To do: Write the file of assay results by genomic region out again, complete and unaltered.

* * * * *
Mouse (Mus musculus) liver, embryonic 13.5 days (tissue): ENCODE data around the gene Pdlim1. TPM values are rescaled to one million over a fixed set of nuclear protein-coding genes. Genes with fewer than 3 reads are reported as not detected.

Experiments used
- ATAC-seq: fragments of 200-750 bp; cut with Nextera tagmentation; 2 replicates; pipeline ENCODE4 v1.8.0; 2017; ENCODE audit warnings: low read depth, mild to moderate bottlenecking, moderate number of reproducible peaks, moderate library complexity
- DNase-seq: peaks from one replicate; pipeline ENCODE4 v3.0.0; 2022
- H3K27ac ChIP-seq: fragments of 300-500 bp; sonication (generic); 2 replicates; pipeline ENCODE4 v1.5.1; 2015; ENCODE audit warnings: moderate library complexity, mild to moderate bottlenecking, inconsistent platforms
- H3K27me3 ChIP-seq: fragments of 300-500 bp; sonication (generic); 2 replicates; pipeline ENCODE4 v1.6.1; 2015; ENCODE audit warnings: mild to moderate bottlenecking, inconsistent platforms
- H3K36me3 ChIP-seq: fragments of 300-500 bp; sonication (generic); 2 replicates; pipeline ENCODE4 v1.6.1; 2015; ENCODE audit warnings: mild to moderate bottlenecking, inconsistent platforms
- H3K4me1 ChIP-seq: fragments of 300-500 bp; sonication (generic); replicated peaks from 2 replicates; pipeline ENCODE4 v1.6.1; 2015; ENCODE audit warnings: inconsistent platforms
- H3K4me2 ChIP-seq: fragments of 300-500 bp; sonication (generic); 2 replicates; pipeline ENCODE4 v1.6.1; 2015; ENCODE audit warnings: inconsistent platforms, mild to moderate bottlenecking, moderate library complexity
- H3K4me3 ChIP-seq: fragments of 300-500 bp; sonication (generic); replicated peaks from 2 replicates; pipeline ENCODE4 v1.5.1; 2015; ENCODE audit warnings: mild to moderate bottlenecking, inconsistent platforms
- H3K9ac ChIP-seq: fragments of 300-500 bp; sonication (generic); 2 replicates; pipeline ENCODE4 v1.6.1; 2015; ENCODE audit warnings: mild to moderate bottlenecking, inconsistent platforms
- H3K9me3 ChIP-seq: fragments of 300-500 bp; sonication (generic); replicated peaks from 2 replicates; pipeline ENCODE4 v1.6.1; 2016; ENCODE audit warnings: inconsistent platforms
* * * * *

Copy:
Mouse (Mus musculus) liver, embryonic 13.5 days (tissue): ENCODE data around the gene Pdlim1. TPM values are rescaled to one million over a fixed set of nuclear protein-coding genes. Genes with fewer than 3 reads are reported as not detected.

Experiments used
- ATAC-seq: fragments of 200-750 bp; cut with Nextera tagmentation; 2 replicates; pipeline ENCODE4 v1.8.0; 2017; ENCODE audit warnings: low read depth, mild to moderate bottlenecking, moderate number of reproducible peaks, moderate library complexity
- DNase-seq: peaks from one replicate; pipeline ENCODE4 v3.0.0; 2022
- H3K27ac ChIP-seq: fragments of 300-500 bp; sonication (generic); 2 replicates; pipeline ENCODE4 v1.5.1; 2015; ENCODE audit warnings: moderate library complexity, mild to moderate bottlenecking, inconsistent platforms
- H3K27me3 ChIP-seq: fragments of 300-500 bp; sonication (generic); 2 replicates; pipeline ENCODE4 v1.6.1; 2015; ENCODE audit warnings: mild to moderate bottlenecking, inconsistent platforms
- H3K36me3 ChIP-seq: fragments of 300-500 bp; sonication (generic); 2 replicates; pipeline ENCODE4 v1.6.1; 2015; ENCODE audit warnings: mild to moderate bottlenecking, inconsistent platforms
- H3K4me1 ChIP-seq: fragments of 300-500 bp; sonication (generic); replicated peaks from 2 replicates; pipeline ENCODE4 v1.6.1; 2015; ENCODE audit warnings: inconsistent platforms
- H3K4me2 ChIP-seq: fragments of 300-500 bp; sonication (generic); 2 replicates; pipeline ENCODE4 v1.6.1; 2015; ENCODE audit warnings: inconsistent platforms, mild to moderate bottlenecking, moderate library complexity
- H3K4me3 ChIP-seq: fragments of 300-500 bp; sonication (generic); replicated peaks from 2 replicates; pipeline ENCODE4 v1.5.1; 2015; ENCODE audit warnings: mild to moderate bottlenecking, inconsistent platforms
- H3K9ac ChIP-seq: fragments of 300-500 bp; sonication (generic); 2 replicates; pipeline ENCODE4 v1.6.1; 2015; ENCODE audit warnings: mild to moderate bottlenecking, inconsistent platforms
- H3K9me3 ChIP-seq: fragments of 300-500 bp; sonication (generic); replicated peaks from 2 replicates; pipeline ENCODE4 v1.6.1; 2016; ENCODE audit warnings: inconsistent platforms